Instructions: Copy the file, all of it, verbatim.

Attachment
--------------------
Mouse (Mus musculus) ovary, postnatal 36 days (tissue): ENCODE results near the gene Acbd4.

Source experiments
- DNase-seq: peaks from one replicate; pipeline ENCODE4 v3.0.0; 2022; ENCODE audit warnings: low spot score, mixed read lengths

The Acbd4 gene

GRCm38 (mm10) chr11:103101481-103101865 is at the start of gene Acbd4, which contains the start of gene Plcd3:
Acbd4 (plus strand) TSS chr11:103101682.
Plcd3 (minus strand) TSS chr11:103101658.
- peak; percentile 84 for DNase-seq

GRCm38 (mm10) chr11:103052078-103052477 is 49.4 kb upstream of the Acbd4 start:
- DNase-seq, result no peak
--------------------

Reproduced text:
Mouse (Mus musculus) ovary, postnatal 36 days (tissue): ENCODE results near the gene Acbd4.

Source experiments
- DNase-seq: peaks from one replicate; pipeline ENCODE4 v3.0.0; 2022; ENCODE audit warnings: low spot score, mixed read lengths

The Acbd4 gene

GRCm38 (mm10) chr11:103101481-103101865 is at the start of gene Acbd4, which contains the start of gene Plcd3:
Acbd4 (plus strand) TSS chr11:103101682.
Plcd3 (minus strand) TSS chr11:103101658.
- peak; percentile 84 for DNase-seq

GRCm38 (mm10) chr11:103052078-103052477 is 49.4 kb upstream of the Acbd4 start:
- DNase-seq, result no peak